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Senator Inhofe's Climate Of Confrontation

The Reverend Richard Cizik is an evangelical Christian and a die-hard Reaganite. So he was surprised that a closed-door meeting called late last year by conservative Senator James Inhofe (R-Okla.) was all about Cizik's evil deeds. Inhofe called Cizik, government affairs chief at the National Association of Evangelicals, a liberal wolf in sheep's clothing. "I sat there with my mouth open," recalls a meeting participant.

Cizik's sin? He believes that climate change is a growing problem, and that Christians have a duty to protect the planet by cutting emissions of greenhouse gases. In contrast, Inhofe, the chairman of the Senate Environment & Public Works Committee, has famously derided global warming as a "hoax." He has been on the offensive against those he considers heretics. That has left business in doubt about the regulatory environment.

Seeking Tax Records

Last year, Inhofe demanded six years of tax and membership records from two groups of state and local air-pollution control officials after they testified that his proposed clean air legislation was too weak. On Feb. 7, the day before evangelicals kicked off a campaign for carbon controls, Inhofe sent a preemptive letter to senators asserting "there is, in fact, no movement in that direction" among evangelicals. Now he is requesting information on all employees and projects at the National Center for Atmospheric Research. Inhofe is "using the power of government and the power of office to threaten," says Donald Kennedy, editor-in-chief of Science.

Inhofe's backers say he is providing a badly needed voice of reason amid environmental alarmism. Inhofe spokesman Bill Holbrook says the senator was traveling and not available to comment. But Inhofe has argued consistently that global warming science is uncertain and carbon curbs would ruin the economy.

This may sound like another inside-the-Beltway spat, but the business consequences could be huge. Adding to the scientific evidence of global warming, Science published two papers on Mar. 24 warning of a possible large sea level rise. Executives such as Jim Rogers, CEO of Ohio utility Cinergy Corp. (CIN), believe the U.S. inevitably must join other nations in curbing carbon. They want clear rules so they can plan future power plants. "Climate change is a key issue for Corporate America," says Mindy S. Lubber, president of the Coalition for Environmentally Responsible Economies. U.S. businesses are behind overseas rivals in developing climate-friendly technologies, she adds.

Companies are caught in the middle. In this political climate, "business leaders are holding back from saying publicly what they believe privately," says William Reilly, Environmental Protection Agency chief for George H.W. Bush and a DuPont director. Adds an industry rep: "If we say anything positive, the environmentalists come after us with a vengeance. If we say anything negative, Inhofe comes after us with a vengeance."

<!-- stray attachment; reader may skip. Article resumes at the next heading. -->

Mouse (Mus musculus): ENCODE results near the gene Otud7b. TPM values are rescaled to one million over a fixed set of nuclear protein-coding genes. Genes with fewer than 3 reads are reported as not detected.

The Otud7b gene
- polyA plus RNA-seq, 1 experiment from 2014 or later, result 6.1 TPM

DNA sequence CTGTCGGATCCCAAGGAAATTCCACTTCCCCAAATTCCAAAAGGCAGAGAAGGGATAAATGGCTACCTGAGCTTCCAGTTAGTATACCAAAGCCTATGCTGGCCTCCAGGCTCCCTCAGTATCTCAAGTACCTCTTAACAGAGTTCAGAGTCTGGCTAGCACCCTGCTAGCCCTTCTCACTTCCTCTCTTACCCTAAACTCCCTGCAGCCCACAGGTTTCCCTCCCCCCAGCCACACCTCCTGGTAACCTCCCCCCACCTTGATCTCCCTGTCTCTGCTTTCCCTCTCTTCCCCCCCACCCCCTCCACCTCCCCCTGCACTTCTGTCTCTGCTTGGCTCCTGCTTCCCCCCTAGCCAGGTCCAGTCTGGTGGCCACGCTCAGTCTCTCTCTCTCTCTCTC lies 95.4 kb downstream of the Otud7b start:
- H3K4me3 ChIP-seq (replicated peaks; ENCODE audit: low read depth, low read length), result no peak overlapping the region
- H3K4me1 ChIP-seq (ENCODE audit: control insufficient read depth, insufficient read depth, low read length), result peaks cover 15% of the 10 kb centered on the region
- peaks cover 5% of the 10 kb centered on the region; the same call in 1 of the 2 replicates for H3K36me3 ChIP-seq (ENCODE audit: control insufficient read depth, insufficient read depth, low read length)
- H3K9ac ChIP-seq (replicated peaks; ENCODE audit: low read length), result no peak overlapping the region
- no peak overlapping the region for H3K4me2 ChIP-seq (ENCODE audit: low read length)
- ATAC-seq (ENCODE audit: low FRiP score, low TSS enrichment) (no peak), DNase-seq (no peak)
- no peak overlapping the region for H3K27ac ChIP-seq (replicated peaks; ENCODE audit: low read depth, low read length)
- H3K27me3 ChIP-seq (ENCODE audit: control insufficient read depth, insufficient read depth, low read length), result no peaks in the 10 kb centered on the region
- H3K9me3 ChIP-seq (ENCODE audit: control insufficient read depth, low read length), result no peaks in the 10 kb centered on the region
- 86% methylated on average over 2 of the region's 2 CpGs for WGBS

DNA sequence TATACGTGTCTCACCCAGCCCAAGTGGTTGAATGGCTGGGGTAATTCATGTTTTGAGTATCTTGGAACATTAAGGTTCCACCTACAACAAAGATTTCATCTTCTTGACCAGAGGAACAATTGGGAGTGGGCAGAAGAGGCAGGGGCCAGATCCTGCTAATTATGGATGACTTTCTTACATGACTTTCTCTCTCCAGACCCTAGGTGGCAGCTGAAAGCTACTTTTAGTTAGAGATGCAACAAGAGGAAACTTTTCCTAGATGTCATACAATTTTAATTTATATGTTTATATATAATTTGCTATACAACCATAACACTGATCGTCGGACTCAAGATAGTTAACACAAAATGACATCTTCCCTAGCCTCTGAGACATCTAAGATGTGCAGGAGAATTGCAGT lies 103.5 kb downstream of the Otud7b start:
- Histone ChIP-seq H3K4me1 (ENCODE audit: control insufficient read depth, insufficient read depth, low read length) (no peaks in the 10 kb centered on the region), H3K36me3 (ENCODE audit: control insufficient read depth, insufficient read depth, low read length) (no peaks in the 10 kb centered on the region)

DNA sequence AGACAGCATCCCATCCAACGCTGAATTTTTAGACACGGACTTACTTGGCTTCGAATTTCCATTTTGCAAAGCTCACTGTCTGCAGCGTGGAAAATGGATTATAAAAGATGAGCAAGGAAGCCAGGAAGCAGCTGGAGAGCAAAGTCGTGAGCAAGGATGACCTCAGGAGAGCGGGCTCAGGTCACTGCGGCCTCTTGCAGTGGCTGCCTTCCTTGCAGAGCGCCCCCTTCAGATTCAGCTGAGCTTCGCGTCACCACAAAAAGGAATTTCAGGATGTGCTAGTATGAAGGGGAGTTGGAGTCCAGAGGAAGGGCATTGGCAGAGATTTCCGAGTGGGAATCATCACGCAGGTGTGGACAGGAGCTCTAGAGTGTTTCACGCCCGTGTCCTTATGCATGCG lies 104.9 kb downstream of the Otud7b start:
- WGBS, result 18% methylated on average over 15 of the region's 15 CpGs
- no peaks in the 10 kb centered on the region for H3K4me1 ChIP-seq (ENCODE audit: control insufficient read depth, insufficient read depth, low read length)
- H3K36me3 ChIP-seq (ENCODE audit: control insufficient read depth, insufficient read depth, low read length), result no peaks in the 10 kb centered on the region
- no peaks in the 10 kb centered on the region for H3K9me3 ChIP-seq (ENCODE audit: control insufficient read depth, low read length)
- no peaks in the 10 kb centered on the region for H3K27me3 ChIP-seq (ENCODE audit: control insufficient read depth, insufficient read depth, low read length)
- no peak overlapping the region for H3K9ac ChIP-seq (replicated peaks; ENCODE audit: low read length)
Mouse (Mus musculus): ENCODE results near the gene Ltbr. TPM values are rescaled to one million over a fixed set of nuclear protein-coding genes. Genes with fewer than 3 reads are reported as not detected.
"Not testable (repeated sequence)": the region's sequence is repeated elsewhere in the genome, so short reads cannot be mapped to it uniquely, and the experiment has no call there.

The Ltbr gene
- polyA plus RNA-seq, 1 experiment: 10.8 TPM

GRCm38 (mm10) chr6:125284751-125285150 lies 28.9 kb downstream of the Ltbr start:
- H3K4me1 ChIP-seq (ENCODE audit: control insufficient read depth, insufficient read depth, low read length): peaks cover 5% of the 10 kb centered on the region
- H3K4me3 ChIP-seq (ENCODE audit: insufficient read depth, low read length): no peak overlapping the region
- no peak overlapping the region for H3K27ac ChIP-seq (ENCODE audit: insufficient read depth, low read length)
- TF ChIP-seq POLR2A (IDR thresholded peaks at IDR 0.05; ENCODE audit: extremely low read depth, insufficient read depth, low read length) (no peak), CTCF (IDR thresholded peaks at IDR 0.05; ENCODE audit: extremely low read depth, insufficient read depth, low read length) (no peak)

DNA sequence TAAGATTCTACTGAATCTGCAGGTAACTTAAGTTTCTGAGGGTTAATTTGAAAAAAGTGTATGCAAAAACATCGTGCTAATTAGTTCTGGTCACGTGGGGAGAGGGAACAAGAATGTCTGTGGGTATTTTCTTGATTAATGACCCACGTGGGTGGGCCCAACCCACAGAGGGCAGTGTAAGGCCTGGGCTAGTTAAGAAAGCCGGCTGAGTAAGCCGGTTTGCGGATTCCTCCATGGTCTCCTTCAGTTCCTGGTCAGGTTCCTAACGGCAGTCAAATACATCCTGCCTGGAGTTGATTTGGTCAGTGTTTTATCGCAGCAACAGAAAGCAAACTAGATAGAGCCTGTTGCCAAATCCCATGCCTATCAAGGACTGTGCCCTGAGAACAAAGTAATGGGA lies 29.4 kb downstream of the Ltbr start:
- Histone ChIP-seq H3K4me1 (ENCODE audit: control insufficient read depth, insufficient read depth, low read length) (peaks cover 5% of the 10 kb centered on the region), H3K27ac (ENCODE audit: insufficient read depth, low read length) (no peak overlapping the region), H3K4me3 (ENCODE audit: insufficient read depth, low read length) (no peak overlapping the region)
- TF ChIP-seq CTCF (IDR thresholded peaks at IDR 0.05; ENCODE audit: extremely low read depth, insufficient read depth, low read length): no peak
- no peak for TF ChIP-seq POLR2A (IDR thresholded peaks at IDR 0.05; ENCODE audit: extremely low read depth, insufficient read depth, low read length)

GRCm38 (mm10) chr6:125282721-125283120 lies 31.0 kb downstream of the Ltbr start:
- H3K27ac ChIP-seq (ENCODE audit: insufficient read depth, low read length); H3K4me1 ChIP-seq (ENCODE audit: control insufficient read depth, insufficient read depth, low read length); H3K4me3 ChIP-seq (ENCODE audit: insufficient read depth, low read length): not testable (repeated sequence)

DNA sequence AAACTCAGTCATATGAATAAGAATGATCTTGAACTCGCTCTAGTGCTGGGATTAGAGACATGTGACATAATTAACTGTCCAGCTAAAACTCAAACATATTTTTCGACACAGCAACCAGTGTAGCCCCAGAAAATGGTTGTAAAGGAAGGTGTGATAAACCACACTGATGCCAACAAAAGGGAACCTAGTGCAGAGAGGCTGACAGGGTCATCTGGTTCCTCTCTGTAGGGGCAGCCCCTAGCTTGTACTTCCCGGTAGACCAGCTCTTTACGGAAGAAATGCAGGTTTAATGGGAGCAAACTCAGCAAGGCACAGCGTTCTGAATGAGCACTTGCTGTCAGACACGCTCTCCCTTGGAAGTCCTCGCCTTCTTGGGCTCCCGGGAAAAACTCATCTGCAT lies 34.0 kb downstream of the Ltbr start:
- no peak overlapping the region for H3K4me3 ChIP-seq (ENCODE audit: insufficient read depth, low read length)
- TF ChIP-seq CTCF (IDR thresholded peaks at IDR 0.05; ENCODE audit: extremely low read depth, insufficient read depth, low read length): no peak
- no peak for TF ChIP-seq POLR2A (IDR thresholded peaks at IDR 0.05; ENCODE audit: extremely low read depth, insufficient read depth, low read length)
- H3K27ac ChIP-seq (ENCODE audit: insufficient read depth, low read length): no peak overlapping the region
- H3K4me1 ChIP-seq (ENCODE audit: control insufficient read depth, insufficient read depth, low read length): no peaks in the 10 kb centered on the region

Some green conservatives are speaking out more. "Inhofe is to the right of Attila the Hun on climate change," says the Reverend Jim Ball, director of the Evangelical Environmental Network. Meanwhile, Environmental Defense and the Ad Council were set to unveil an ad campaign on Mar. 23 aimed at boosting public awareness of climate change. If more Americans come to believe the problem is urgent, eventually even Inhofe may not be able to hold back the tide.

To hear big business tell it, the regulatory reforms of the 2002 Sarbanes-Oxley Act are driving companies out of public financial markets and starving small businesses of capital. But that message apparently hasn't reached Little Business. A record 881 small companies filed with the Securities & Exchange Commission in 2005 to register new stock issues and raise $16.3 billion in new capital, according to a study by researchers SME Capital Markets. That's up from 435 in 2003. Critics note that the SEC has deferred SarbOx' Section 404, the internal-audit requirement that businesses consider burdensome, until 2007 for little companies. But small-business CFOs interviewed for the study say they would have gone public even if 404 applied to them, because they see no choice for raising capital.

Advocates for shareholders are making headway in their bid to prod companies to disclose soft-money political donations. Bristol-Myers Squibb (BMY) and Staples (SPLS) are the latest businesses to agree to reveal and give their boards oversight on soft money donations -- the large contributions that companies and individuals can make to state parties. In addition, Amgen's (AMGN) board has endorsed a shareholder resolution calling for oversight and disclosure. Shareholders will vote on the plan at its May annual meeting. Companies that earlier agreed to disclosure and oversight are Morgan Stanley (MS), Johnson & Johnson (JNJ), Schering-Plough (SGP), PepsiCo (PEP), Coca-Cola (KO), and Eli Lilly (LLY).

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